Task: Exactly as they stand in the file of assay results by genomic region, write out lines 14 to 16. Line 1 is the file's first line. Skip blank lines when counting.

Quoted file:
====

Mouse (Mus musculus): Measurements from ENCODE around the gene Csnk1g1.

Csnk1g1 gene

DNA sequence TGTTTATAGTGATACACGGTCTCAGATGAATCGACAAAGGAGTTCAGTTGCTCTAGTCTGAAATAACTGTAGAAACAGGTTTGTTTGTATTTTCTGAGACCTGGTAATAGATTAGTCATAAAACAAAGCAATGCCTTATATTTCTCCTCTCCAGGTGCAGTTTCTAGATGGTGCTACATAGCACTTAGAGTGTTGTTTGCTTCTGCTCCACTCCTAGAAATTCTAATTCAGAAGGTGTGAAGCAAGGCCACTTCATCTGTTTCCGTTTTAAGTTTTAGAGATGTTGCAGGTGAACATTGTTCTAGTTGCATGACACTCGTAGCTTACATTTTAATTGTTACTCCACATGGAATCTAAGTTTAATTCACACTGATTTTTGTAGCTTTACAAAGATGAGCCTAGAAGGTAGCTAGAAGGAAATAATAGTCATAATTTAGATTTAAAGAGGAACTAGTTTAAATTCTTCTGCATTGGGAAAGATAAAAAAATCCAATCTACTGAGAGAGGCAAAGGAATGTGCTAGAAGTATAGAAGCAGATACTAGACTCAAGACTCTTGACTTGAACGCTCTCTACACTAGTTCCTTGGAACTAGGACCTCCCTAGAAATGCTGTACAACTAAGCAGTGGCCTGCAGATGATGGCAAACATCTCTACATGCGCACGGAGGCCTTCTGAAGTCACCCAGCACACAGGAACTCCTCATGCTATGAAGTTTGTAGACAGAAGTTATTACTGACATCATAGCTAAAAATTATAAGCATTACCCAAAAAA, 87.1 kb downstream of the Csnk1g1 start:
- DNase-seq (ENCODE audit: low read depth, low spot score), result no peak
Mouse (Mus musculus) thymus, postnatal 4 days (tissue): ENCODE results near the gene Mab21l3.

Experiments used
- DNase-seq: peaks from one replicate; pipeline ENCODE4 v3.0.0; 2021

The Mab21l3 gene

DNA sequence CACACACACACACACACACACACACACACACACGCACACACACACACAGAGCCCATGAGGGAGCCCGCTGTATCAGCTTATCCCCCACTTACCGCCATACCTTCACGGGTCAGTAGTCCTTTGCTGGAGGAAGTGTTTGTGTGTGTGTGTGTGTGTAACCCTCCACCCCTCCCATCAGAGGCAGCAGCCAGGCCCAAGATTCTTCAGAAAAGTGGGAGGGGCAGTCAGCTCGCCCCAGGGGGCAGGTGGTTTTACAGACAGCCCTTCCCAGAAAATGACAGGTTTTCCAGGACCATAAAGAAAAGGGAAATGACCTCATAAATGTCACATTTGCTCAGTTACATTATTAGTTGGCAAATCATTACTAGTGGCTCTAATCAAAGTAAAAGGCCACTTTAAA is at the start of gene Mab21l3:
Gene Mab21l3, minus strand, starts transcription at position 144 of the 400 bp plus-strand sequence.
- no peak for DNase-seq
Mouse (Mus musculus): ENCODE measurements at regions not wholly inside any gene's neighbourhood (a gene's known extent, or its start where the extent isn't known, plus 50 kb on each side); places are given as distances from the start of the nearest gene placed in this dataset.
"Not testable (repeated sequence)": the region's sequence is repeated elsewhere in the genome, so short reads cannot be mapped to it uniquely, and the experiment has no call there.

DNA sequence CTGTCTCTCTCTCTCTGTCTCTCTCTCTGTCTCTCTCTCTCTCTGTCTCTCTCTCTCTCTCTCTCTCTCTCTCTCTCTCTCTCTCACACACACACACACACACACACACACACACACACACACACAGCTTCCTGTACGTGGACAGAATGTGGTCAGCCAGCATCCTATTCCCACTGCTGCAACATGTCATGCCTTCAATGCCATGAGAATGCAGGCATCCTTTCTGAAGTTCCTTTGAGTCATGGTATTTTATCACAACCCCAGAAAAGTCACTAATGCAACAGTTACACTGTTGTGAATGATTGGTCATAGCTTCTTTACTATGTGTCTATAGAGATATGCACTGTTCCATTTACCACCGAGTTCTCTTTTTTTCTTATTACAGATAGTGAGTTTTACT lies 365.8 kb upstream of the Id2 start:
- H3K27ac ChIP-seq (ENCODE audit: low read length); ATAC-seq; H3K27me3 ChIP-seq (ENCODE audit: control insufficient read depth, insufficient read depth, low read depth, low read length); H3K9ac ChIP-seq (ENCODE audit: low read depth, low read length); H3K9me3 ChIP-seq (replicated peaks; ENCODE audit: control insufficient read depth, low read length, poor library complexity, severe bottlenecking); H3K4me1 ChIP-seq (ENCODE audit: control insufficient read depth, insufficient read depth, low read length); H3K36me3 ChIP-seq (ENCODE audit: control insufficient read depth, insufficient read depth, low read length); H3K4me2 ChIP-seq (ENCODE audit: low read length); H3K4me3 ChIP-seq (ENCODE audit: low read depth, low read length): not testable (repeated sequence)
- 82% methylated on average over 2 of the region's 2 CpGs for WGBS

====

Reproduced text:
DNA sequence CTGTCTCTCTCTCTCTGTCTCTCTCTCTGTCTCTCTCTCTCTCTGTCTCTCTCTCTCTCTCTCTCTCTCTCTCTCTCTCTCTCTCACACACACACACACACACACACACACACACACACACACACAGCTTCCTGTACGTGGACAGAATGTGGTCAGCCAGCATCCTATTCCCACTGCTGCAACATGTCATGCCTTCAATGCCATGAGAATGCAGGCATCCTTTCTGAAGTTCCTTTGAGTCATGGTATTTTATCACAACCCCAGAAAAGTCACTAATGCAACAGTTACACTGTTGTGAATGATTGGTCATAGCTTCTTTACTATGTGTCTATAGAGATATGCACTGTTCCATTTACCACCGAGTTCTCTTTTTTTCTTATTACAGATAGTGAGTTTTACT lies 365.8 kb upstream of the Id2 start:
- H3K27ac ChIP-seq (ENCODE audit: low read length); ATAC-seq; H3K27me3 ChIP-seq (ENCODE audit: control insufficient read depth, insufficient read depth, low read depth, low read length); H3K9ac ChIP-seq (ENCODE audit: low read depth, low read length); H3K9me3 ChIP-seq (replicated peaks; ENCODE audit: control insufficient read depth, low read length, poor library complexity, severe bottlenecking); H3K4me1 ChIP-seq (ENCODE audit: control insufficient read depth, insufficient read depth, low read length); H3K36me3 ChIP-seq (ENCODE audit: control insufficient read depth, insufficient read depth, low read length); H3K4me2 ChIP-seq (ENCODE audit: low read length); H3K4me3 ChIP-seq (ENCODE audit: low read depth, low read length): not testable (repeated sequence)
- 82% methylated on average over 2 of the region's 2 CpGs for WGBS